Urgent pleas from Modesto police officers Tuesday couldn't persuade the City Council to halt budget cuts that would lay off nine cops in the next week.
Both sides reiterated their bargaining points in a short but tense council meeting that drew more than 150 people.
Council members maintained that they wouldn't lay off officers if the Modesto Police Officers Association agrees to defer raises for one year, saving the city $820,000.
"All we're asking them to do is push off — not take away — push off their raises for one year, and there would be no layoffs," Mayor Jim Ridenour said. The council vote was 7-0.
MPOA leaders held their ground, saying they would cut their pay by nearly 5 percent through furloughs but wouldn't give wage concessions unless the city grants a no-layoff guarantee. It's also passing on improved health care contributions that were offered to other unions.
"People think the MPOA is fighting for raises," said officer Eric Pena, who received a layoff notice. "The MPOA is fighting for our jobs."
The city has one week to reach an agreement with the 202-member MPOA that would avert the nine layoffs before the city's 2009-10 budget starts July 1.
The Police Department will pull officers from specialty units to maintain patrol staffing at 100 officers.
The council's vote was part of a package of cuts to close a $4.8 million deficit in the $107 million budget. It includes wage concessions from three other city unions and eliminating maintenance for small "parkettes" on private land.
Many people at the meeting advocated for more parks funding, saying the city shouldn't allow its green spaces to wither. Modesto officials want to develop partnerships with residents and private groups to provide some of the maintenance the city says it can't afford.
"Let's not make the city look like foreclosureville with everything brown and dirty," said real estate broker Louis Levin.
Residents were passionate about parks, but their appeals were just a preview of the showdown over police layoffs.
MPOA members and their families arrived early, carrying signs as they marched through downtown encouraging people to support the police. They brought their families and sought to put a face on the layoffs.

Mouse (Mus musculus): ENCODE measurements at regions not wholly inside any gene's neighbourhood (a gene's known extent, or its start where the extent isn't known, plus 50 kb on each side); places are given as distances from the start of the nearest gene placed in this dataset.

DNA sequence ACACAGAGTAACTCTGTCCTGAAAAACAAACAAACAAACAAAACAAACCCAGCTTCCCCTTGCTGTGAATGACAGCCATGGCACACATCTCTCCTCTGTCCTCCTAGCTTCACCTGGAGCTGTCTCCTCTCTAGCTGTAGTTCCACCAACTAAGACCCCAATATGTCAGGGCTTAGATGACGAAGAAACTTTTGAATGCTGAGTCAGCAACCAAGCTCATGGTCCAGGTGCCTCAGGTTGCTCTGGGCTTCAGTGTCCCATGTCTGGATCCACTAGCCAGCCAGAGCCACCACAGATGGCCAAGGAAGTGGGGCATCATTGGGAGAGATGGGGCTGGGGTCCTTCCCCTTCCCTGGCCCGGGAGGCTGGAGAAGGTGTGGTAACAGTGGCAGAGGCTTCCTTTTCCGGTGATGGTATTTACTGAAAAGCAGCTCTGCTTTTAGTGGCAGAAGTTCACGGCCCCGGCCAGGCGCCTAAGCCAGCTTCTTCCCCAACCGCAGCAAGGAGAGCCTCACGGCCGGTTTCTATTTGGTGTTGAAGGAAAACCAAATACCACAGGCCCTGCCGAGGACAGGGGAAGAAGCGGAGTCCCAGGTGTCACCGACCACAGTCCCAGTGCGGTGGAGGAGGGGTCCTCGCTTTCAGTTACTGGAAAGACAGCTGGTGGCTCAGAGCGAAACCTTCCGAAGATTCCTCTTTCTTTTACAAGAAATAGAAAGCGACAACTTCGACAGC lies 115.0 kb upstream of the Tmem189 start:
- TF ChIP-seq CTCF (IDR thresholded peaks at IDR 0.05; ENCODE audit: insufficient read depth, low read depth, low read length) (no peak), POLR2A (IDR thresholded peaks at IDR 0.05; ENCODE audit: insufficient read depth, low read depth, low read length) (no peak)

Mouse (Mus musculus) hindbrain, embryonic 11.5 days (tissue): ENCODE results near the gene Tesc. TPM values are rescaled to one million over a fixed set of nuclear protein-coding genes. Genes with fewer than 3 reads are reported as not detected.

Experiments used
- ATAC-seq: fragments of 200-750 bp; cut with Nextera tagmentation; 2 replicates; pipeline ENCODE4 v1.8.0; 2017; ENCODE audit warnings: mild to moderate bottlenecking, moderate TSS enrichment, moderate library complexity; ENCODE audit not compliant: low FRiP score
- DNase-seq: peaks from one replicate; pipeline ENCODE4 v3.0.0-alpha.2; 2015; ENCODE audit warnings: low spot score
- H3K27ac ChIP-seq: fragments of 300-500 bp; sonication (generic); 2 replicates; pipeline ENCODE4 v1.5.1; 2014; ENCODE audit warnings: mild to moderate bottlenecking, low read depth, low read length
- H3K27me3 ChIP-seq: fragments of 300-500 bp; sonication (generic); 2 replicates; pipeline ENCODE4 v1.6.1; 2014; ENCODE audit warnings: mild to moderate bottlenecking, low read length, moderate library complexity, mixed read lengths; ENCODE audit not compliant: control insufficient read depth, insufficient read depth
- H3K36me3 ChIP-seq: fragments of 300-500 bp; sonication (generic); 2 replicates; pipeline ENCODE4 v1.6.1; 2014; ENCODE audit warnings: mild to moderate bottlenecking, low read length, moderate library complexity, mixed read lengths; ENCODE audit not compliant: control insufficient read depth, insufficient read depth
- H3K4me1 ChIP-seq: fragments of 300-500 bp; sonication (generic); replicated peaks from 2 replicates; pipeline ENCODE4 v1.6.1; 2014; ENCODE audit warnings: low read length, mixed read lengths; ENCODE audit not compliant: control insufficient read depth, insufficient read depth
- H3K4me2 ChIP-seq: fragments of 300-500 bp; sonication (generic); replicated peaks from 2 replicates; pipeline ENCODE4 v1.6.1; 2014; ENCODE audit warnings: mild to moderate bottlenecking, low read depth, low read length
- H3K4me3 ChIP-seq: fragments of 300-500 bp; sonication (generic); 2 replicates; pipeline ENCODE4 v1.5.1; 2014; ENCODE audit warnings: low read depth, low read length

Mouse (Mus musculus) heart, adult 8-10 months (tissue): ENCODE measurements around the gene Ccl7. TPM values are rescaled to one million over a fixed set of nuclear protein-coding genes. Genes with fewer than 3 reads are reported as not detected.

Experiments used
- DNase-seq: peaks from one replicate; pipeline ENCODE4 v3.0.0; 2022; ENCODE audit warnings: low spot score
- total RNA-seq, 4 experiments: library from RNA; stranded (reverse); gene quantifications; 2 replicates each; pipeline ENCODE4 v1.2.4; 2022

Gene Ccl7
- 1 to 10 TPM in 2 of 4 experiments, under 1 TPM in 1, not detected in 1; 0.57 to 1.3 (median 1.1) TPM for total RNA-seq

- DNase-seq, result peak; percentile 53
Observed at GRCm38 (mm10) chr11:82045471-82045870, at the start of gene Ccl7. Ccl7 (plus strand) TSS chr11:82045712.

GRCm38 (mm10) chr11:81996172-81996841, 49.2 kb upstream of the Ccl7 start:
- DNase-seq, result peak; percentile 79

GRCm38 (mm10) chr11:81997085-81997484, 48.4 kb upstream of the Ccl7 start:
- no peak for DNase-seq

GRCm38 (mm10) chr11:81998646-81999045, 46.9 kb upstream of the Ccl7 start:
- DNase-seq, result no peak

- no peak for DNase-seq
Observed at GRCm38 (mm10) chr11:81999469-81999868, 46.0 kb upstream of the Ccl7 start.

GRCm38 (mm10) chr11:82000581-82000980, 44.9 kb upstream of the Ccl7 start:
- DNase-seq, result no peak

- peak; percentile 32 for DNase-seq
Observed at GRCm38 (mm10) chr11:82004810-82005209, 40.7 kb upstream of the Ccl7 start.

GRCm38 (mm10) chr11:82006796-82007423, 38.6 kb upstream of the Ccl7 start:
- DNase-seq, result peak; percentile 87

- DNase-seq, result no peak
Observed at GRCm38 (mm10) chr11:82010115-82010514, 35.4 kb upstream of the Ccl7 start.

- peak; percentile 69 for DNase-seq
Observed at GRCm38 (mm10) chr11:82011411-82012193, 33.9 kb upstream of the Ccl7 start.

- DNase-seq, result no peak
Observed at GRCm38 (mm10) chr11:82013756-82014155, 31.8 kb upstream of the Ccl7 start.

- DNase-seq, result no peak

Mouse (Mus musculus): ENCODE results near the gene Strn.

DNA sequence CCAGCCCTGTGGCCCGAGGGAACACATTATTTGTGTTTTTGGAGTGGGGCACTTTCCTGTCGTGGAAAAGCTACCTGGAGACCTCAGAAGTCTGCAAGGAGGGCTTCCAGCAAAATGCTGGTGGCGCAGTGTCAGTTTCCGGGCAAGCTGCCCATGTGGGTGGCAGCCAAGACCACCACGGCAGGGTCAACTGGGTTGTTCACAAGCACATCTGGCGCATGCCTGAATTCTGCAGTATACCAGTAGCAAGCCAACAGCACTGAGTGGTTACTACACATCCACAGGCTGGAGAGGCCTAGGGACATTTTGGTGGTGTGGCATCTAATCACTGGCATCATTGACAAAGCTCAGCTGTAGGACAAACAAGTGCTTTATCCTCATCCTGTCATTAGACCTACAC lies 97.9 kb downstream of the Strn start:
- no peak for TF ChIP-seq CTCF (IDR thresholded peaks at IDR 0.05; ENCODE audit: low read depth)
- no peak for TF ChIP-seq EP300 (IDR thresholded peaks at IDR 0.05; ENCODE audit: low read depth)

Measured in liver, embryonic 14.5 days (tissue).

Officer Caelli Hall introduced the nine officers who received layoff notices last week, describing their families and careers before they joined the Modesto Police Department. She's one of the officers who will lose her job if the union and the city can't find a compromise.
MPOA President Tony Arguelles implored the council to consider some of the budget cuts that his union has proposed, such as trimming uniform allowances or changing the way the city pays for annual police physicals.
The union also wants the city to consider using money from its vehicle replacement fund or its employee benefit fund to allay reductions in the police budget.
"We can find the money," former Councilman Bruce Frohman said, urging the council to follow through on the raises in the police contract. "We want to keep all of our police officers on duty, period."
Council members are unwilling to spend reserves or take money from other accounts to put into the police operating budget because they fear the state will take more than $3 million from Modesto to balance its own budget. That concern is one of the main reasons the city won't give the union a no-layoff pledge.
Councilman Will O'Bryant, a retired Alameda County sheriff's detective, said "common sense" should carry the argument over the labor dispute.
"When I look at this problem, I think what are we asking them to give up? What is this ironclad (issue) that is making the Modesto Police Department lock up and not want to give anything?
"And I'm thinking we're not taking anything from them. We're trying to postpone a raise. We're trying to postpone a raise, but we're trying to save layoffs."
Bee staff writer Adam Ashton can be reached at email@example.com or 578-2366.